19. Koller, D. and Sahami, M. (1996). Toward optimal feature selection. In Saitta, L., editor, Machine Learning: Proceedings of the Thirteenth International Conference, pages 284–292. Morgan Kaufmann Publishers.Google Scholar
  20. Liu, H. and Motoda, H., editors (1998). Feature Extraction, Construction and Selection: A Data Mining Perspective. Kluwer Academic Publishers.Google Scholar
  21. Liu, H. and Setiono, R. (1996). A probabilistic approach to feature selection — a filter solution. In Saitta, L., editor, Proceedings of International Conference on Machine Learning (ICML-96), pages 319–327. Morgan Kaufmann Publishers.Google Scholar
  22. Mingers, J. (1989a). An empirical comparison of pruning methods for decision tree induction. Machine Learning, 4:227–243.CrossRefGoogle Scholar
  23. Mingers, J. (1989b). An empirical comparison of selection measures for decisiontree induction. Machine Learning, 3:319–342.Google Scholar
  24. Narendra, P. and Fukunaga, K. (1977). A branch and bound algorithm for feature subset selection. IEEE Trans, on Computer, C-26(9):917–922.CrossRefGoogle Scholar
  25. Quinlan, J. (1986). Induction of decision trees. Machine Learning, 1(1):81–106.Google Scholar
  26. Quinlan, J. (1993). C4-5: Programs for Machine Learning. Morgan Kaufmann.Google Scholar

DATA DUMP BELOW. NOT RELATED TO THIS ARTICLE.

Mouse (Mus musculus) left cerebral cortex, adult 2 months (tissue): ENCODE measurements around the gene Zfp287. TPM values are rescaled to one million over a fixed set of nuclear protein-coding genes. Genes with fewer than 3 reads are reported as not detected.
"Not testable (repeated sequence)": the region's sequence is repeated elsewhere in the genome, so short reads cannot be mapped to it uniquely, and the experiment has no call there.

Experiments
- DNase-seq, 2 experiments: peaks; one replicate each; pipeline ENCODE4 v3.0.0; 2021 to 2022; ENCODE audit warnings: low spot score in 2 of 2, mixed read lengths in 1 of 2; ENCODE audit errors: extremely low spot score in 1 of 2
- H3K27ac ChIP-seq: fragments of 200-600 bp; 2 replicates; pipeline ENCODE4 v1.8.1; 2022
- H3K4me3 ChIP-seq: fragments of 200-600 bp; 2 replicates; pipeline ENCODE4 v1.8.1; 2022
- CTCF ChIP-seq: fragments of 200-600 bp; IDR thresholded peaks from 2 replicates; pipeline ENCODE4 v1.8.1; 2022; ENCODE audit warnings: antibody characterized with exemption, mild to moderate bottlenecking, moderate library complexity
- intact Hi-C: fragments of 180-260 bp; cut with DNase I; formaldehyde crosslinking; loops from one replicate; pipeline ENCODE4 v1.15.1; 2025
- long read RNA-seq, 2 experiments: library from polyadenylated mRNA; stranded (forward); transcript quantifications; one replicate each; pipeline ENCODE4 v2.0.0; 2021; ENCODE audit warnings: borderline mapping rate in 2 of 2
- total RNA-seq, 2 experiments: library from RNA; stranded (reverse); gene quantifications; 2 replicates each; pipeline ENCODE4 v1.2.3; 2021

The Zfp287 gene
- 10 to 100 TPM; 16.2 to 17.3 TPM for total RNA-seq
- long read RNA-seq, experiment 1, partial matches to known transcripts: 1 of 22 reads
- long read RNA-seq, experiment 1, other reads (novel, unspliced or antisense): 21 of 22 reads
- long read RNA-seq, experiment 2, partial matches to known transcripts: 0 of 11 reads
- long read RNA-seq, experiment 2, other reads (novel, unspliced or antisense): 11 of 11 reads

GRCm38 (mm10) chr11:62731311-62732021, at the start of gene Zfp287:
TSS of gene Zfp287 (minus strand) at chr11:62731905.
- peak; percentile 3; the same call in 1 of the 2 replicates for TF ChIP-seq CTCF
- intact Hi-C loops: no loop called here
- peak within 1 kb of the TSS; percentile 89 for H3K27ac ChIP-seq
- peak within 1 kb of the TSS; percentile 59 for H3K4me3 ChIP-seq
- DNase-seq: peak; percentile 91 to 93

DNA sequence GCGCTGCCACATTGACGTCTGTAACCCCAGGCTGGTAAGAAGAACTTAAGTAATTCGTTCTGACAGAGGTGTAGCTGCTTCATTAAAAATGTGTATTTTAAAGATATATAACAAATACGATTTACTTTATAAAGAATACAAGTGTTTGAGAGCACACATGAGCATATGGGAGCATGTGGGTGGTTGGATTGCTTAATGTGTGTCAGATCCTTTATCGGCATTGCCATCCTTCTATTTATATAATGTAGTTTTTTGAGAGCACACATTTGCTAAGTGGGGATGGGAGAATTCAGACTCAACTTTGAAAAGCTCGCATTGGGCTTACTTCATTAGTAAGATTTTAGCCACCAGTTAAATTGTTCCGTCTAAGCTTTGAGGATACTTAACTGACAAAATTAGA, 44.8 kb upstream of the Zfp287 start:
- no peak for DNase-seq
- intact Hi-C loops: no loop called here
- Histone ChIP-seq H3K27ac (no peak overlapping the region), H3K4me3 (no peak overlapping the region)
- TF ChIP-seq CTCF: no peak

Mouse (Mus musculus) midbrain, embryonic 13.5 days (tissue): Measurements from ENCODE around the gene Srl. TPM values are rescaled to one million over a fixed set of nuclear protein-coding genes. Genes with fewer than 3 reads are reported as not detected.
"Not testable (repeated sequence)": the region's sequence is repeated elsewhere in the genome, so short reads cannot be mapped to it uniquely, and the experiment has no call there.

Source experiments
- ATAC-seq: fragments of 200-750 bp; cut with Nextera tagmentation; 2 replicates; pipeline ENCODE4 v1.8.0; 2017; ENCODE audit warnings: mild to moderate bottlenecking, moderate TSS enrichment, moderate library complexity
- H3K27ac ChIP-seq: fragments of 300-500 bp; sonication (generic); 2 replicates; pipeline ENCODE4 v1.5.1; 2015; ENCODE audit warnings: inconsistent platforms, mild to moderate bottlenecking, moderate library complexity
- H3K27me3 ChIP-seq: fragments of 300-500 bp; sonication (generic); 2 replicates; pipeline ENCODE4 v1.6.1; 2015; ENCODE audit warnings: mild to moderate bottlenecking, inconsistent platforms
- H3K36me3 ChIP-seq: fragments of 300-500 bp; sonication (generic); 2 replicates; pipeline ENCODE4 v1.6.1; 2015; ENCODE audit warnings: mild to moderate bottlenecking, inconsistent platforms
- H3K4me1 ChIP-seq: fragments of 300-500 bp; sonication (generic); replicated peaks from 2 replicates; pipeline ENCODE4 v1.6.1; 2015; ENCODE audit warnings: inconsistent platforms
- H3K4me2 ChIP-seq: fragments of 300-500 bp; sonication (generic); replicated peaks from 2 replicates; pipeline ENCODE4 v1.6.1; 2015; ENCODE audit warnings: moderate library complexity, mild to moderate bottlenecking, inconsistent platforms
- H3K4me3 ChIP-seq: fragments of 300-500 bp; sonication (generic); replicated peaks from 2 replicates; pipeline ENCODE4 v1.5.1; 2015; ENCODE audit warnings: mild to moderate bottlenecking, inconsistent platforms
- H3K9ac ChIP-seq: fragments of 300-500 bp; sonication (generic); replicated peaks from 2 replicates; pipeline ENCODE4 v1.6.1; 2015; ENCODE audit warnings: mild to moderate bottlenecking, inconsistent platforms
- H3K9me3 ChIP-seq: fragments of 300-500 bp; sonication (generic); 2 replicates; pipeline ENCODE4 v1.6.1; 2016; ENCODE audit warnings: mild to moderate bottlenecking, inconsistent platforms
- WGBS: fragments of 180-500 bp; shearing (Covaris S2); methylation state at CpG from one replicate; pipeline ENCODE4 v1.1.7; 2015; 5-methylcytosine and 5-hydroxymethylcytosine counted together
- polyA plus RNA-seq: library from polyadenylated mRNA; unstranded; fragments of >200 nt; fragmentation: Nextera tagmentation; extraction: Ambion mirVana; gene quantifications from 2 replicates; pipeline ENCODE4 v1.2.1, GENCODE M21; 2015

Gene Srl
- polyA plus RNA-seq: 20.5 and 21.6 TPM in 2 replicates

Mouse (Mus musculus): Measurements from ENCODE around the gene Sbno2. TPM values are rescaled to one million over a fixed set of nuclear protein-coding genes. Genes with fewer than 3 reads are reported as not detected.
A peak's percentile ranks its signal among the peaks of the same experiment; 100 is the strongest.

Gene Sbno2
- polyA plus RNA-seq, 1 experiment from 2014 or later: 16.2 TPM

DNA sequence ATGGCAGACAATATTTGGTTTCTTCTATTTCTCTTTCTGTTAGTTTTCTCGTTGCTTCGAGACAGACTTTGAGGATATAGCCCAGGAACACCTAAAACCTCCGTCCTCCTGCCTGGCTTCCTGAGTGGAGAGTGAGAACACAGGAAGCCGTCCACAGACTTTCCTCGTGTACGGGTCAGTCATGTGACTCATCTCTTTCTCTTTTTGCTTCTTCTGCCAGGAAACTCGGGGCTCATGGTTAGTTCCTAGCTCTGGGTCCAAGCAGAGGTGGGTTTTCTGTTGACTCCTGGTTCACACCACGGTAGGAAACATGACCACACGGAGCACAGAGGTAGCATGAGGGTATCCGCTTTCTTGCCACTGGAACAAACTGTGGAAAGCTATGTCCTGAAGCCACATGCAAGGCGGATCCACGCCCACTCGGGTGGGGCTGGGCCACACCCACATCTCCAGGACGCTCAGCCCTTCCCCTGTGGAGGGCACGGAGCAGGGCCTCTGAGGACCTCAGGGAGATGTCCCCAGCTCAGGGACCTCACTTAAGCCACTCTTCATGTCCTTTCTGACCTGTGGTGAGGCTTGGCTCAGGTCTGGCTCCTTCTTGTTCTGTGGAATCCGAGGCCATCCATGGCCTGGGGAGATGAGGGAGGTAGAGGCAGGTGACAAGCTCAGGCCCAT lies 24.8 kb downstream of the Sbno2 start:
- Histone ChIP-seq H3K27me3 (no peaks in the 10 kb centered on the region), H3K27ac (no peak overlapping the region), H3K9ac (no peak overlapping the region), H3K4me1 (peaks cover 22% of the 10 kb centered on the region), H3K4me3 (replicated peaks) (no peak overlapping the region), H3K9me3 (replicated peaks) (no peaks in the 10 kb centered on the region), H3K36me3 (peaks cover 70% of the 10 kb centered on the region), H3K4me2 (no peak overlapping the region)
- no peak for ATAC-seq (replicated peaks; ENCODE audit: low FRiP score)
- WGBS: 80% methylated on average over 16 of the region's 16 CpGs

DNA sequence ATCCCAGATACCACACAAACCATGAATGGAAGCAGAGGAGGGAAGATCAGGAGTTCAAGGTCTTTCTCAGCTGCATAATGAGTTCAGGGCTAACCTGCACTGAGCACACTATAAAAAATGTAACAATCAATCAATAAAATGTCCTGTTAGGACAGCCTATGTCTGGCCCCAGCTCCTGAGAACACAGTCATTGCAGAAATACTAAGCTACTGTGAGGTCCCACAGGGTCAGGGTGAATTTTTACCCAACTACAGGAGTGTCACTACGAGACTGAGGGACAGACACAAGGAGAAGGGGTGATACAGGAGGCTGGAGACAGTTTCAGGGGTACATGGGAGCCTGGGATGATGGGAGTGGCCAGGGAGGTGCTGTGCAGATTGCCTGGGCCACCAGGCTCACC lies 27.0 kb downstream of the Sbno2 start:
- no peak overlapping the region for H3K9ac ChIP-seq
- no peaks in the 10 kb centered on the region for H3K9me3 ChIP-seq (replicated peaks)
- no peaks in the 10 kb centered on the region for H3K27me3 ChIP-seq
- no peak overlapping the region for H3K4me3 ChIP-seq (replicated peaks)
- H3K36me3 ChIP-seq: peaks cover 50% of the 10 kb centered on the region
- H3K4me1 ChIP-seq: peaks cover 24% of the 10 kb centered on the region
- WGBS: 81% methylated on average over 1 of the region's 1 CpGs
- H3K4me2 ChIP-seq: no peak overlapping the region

27. Russell, S. and Norvig, P. (1995). Artificial Intelligence: A Modern Approach. Prentice Hall.Google Scholar
  28. Schlimmer, J. C. (1993). Efficiently inducing determinations: a complete and systematic search algorithm that uses optimal pruning. In Proceedings of the Tenth International Conference on Machine Learning, pages 284–290.Google Scholar
  29. Siedlecki, W. and Sklansky, J. (1988). On automatic feature selection. International Journal of Pattern Recognition and Artificial Intelligence, 2:197–220.CrossRefGoogle Scholar
  30. Weiss, S. M. and Kulikowski, C. A. (1991). Computer Systems That Learn. Morgan Kaufmann Publishers, San Mateo, California.Google Scholar
  31. Zilberstein, S. (1996). Using anytime algorithms in intelligent systems. AI Magazine, pages 73–83.Google Scholar

Copyright information

© Springer Science+Business Media New York 1998

Authors and Affiliations

  • Huan Liu
    • 1
  • Hiroshi Motoda
    • 2
  1. 1.National University of SingaporeSingapore
  2. 2.Osaka UniversityOsakaJapan

Personalised recommendations